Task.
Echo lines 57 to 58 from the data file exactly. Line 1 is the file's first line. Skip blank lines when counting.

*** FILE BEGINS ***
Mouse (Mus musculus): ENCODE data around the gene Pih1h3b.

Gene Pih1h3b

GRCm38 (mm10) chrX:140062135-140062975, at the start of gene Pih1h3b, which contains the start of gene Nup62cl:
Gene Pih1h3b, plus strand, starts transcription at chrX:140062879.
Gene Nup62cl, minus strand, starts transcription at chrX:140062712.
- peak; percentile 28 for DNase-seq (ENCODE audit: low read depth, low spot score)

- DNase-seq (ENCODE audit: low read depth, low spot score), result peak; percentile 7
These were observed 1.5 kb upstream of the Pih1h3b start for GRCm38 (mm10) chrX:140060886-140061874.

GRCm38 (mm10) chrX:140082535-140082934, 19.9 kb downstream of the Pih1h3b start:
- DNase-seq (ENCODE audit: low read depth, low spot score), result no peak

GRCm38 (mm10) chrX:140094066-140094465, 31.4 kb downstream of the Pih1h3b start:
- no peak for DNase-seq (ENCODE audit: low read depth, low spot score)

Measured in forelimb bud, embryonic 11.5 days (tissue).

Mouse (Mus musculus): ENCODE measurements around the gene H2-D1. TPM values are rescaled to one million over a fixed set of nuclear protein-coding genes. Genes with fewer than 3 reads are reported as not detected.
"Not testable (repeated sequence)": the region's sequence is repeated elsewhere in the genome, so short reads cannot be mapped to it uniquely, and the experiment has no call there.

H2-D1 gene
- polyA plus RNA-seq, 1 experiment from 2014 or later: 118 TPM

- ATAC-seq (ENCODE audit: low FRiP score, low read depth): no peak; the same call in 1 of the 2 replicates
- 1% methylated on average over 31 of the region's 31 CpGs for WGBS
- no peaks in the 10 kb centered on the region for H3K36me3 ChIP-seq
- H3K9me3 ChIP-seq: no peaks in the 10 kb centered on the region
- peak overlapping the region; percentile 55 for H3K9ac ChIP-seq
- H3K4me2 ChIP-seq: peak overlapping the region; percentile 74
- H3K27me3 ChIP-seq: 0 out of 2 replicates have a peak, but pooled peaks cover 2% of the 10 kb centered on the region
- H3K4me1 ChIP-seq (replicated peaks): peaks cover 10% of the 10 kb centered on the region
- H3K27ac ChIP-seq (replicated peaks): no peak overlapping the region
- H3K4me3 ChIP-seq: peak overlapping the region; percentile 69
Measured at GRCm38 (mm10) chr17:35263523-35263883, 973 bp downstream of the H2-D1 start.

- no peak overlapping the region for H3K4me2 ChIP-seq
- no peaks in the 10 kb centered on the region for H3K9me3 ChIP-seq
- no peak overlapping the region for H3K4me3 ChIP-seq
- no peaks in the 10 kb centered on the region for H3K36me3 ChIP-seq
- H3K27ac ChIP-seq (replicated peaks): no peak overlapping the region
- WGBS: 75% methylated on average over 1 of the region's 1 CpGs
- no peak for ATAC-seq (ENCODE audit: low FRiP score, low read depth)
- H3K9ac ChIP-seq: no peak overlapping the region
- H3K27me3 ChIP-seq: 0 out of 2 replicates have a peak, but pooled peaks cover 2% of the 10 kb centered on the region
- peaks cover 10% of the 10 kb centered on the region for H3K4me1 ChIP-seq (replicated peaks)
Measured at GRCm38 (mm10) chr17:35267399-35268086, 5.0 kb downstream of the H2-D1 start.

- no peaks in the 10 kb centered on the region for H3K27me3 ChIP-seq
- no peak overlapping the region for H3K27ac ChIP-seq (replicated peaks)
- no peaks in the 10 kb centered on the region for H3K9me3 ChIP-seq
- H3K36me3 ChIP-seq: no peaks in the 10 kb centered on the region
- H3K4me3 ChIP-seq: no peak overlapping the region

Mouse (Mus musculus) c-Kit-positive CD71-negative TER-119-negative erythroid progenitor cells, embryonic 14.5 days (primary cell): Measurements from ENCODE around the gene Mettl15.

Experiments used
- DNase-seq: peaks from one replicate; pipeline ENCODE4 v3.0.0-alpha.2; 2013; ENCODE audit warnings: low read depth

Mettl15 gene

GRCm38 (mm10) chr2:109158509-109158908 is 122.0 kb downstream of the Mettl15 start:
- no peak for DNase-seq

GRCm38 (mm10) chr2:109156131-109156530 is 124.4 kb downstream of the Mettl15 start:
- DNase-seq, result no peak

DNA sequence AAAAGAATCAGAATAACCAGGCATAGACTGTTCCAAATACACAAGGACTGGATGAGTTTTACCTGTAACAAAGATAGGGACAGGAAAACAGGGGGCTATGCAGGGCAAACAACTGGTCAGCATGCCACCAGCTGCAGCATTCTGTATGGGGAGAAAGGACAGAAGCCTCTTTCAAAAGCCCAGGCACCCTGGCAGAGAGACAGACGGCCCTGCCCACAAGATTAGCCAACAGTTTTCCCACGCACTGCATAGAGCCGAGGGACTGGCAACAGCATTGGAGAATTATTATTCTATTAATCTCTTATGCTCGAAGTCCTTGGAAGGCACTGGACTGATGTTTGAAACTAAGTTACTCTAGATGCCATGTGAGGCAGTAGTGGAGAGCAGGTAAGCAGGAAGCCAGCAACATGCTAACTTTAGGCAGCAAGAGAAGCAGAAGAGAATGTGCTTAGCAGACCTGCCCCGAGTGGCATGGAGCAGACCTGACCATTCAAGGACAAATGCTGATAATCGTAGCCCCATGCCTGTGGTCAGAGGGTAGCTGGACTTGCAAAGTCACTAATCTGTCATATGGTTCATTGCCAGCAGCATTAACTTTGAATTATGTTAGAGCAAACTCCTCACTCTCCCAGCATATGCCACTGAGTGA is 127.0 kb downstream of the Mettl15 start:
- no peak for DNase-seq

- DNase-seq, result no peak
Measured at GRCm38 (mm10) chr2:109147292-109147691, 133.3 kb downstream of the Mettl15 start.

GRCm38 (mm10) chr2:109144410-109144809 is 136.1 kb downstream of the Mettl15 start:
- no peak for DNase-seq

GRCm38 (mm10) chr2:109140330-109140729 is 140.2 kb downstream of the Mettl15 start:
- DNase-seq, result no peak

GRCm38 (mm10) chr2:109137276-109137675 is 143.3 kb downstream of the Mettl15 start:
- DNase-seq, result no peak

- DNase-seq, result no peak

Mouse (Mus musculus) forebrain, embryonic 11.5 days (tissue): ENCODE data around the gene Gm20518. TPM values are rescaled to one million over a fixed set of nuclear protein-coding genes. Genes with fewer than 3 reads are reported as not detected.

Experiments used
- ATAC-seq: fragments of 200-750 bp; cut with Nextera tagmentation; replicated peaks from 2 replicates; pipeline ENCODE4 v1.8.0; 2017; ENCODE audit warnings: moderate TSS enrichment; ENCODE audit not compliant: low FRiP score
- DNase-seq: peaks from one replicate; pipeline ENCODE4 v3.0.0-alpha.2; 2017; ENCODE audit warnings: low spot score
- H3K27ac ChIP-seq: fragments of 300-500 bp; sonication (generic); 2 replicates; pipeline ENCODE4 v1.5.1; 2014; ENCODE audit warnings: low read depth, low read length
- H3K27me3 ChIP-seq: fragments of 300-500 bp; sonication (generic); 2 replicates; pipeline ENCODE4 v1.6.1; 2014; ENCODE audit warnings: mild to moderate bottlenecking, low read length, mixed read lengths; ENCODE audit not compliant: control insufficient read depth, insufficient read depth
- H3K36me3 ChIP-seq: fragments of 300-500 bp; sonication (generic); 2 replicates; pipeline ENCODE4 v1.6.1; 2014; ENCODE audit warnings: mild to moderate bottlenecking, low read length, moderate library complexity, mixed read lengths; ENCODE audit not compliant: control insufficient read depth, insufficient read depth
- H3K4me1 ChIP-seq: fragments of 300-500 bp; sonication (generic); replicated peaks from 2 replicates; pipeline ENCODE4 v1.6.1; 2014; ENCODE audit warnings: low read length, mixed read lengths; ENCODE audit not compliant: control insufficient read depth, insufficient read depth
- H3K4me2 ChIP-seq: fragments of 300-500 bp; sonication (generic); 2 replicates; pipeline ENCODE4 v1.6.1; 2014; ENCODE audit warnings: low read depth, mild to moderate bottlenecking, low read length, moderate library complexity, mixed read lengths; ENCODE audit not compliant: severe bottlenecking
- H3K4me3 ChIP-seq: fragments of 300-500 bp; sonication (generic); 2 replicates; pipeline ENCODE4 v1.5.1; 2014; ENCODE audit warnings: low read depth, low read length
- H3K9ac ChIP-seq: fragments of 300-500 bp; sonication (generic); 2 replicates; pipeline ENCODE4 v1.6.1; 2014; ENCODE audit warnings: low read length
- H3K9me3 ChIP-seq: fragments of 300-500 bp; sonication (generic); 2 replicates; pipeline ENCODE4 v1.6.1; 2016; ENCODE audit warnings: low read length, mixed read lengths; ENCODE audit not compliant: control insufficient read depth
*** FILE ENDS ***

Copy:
GRCm38 (mm10) chr2:109144410-109144809 is 136.1 kb downstream of the Mettl15 start:
- no peak for DNase-seq